Since we are all genetically different, a personalized approach to addressing genetic mutations should be developed with a health professional who can make targeted recommendations for specific nutrients, supplements (if needed), and lifestyle modifications based on your genetics, health history, blood tests, and current diet. A personalized roadmap will take you a long way to correcting deficiencies, setting you on the path to healthy living and aging.

Genetic Testing Lab

The Bottom Line

We are fortunate to be living in a time when new and innovative discoveries are being made in the healthcare industry. While scientists are still in the early stages, the future of medicine will use genetics to inform treatment plans—and some medical fields already are! Genetics is here to stay—it is ours to use to identify our own weaknesses that can be targeted and mitigated with an appropriate nutrition and lifestyle plan designed specifically for each of us.


  1. A super brief and basic explanation of epigenetics for total beginners. (2018, July 30). Retrieved from
  2. Centers for Disease Control and Prevention. (2017). National Diabetes Statistics Report, 2017. Atlanta, GA: Centers for Disease Control and Prevention, US Department of Health and Human Services.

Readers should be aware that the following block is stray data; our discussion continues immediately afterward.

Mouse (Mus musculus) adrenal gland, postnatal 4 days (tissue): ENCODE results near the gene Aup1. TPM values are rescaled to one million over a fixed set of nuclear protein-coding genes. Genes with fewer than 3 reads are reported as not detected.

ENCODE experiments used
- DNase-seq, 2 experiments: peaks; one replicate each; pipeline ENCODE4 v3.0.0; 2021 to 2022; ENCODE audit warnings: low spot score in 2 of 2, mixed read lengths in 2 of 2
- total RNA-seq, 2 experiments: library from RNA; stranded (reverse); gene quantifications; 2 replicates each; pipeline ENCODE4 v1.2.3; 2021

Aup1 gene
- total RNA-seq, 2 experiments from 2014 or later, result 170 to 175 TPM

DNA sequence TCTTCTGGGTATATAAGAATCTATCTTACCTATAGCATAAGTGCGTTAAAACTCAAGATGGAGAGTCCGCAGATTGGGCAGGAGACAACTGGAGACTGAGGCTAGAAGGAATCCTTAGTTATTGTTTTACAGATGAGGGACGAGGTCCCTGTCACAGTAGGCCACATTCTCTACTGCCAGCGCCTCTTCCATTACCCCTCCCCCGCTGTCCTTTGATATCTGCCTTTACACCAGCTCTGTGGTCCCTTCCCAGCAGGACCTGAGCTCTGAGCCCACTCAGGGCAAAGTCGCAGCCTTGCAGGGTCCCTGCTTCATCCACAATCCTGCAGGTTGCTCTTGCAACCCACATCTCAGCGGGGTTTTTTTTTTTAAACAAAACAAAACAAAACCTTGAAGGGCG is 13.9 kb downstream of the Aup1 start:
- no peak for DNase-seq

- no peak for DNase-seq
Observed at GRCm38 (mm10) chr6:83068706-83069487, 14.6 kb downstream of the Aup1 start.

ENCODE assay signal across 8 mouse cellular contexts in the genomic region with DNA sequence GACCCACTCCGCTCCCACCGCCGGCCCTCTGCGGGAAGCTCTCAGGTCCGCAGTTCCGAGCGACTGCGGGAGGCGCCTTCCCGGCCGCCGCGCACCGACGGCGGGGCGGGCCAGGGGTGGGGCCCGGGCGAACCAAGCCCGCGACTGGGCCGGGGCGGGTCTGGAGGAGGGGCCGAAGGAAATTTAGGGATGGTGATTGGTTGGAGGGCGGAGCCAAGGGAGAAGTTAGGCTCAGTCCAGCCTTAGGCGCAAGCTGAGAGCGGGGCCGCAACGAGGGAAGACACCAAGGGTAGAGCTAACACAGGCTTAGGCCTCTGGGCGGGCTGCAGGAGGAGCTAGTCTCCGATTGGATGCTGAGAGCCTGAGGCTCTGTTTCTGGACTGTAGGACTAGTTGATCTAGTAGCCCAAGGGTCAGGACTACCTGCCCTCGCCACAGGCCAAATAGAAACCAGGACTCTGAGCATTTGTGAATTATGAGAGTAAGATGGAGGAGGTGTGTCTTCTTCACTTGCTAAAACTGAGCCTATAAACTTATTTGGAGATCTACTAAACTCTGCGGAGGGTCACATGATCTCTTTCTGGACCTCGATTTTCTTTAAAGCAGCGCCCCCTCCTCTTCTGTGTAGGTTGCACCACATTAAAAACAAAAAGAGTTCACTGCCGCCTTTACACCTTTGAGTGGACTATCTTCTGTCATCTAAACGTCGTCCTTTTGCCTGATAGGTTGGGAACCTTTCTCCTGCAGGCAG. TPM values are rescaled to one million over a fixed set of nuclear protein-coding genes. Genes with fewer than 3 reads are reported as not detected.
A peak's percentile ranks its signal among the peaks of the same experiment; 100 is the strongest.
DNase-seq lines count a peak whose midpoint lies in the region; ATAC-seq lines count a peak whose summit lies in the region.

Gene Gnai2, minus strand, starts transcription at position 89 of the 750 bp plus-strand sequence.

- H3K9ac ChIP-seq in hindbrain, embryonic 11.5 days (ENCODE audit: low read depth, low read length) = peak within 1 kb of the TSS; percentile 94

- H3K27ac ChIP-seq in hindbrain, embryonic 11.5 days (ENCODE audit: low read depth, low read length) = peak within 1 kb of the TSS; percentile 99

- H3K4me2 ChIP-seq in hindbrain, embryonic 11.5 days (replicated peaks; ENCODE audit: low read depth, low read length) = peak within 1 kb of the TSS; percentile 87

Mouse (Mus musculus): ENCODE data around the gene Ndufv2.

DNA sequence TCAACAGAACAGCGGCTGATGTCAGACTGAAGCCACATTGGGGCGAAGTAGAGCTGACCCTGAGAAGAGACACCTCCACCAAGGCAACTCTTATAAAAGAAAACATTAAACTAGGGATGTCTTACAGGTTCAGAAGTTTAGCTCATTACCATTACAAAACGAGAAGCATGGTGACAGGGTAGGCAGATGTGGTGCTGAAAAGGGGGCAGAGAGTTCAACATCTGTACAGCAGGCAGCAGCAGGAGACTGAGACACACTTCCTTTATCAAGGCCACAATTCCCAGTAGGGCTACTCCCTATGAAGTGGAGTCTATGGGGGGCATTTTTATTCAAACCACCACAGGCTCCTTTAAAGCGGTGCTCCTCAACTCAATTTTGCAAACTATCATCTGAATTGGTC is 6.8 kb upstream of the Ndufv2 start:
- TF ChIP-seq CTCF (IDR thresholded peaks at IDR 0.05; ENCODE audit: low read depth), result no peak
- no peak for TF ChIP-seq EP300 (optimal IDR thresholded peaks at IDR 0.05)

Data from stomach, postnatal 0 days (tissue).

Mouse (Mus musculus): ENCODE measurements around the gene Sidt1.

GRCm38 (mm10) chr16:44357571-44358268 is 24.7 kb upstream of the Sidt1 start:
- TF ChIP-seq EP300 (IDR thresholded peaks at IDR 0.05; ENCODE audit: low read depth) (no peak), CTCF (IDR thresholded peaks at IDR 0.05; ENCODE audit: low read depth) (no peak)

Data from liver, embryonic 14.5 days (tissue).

3. Bland, J.S. (2014). The disease delusion: Conquering the causes of chronic illness for a healthier, longer, and happier life. New York, NY: HarperCollins Publishers.

About Alla Marinow

Alla is a graduate of Bauman College and the University of Western Ontario in Canada. Originally, Alla’s own ill health brought her to Bauman College, which facilitated reversing an autoimmune disease and addressing post cancer surgery without chemotherapy or drugs. Following graduation, she and her husband started their own company in Berkeley, CA, Be Well! Natural Health and Well-Being, which focuses on holistic healing, both nutritionally and spiritually.

As a holistic nutritionist, Alla specializes in diseases ranging from pre-autoimmune conditions, autoimmune diseases, and cancer. In her practice, she has found that genetics make up about 25% of the missing piece of the health puzzle. By combining health history, food journals, blood work, and genetics, practitioners can provide a truly individualized program to set a client on a healing path. While nutrigenetics is a relatively new field, it helps to improve outcomes, avoid the pitfalls of hit-and-miss supplementation, correct nutritional deficiencies, and advance healing for clients with complex situations.